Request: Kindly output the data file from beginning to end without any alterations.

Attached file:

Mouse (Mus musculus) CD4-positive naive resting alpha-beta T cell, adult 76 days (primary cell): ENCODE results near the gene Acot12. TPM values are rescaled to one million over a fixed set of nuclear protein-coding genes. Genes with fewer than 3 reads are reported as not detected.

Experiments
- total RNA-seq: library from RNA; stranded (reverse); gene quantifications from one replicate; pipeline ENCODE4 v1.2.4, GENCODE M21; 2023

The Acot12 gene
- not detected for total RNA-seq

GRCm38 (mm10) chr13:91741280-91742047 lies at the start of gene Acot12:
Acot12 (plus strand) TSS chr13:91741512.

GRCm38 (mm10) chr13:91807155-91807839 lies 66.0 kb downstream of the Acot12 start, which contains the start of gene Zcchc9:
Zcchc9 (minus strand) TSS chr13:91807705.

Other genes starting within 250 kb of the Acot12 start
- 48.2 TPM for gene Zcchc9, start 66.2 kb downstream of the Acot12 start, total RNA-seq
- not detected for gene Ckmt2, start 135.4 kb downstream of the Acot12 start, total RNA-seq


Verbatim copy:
Mouse (Mus musculus) CD4-positive naive resting alpha-beta T cell, adult 76 days (primary cell): ENCODE results near the gene Acot12. TPM values are rescaled to one million over a fixed set of nuclear protein-coding genes. Genes with fewer than 3 reads are reported as not detected.

Experiments
- total RNA-seq: library from RNA; stranded (reverse); gene quantifications from one replicate; pipeline ENCODE4 v1.2.4, GENCODE M21; 2023

The Acot12 gene
- not detected for total RNA-seq

GRCm38 (mm10) chr13:91741280-91742047 lies at the start of gene Acot12:
Acot12 (plus strand) TSS chr13:91741512.

GRCm38 (mm10) chr13:91807155-91807839 lies 66.0 kb downstream of the Acot12 start, which contains the start of gene Zcchc9:
Zcchc9 (minus strand) TSS chr13:91807705.

Other genes starting within 250 kb of the Acot12 start
- 48.2 TPM for gene Zcchc9, start 66.2 kb downstream of the Acot12 start, total RNA-seq
- not detected for gene Ckmt2, start 135.4 kb downstream of the Acot12 start, total RNA-seq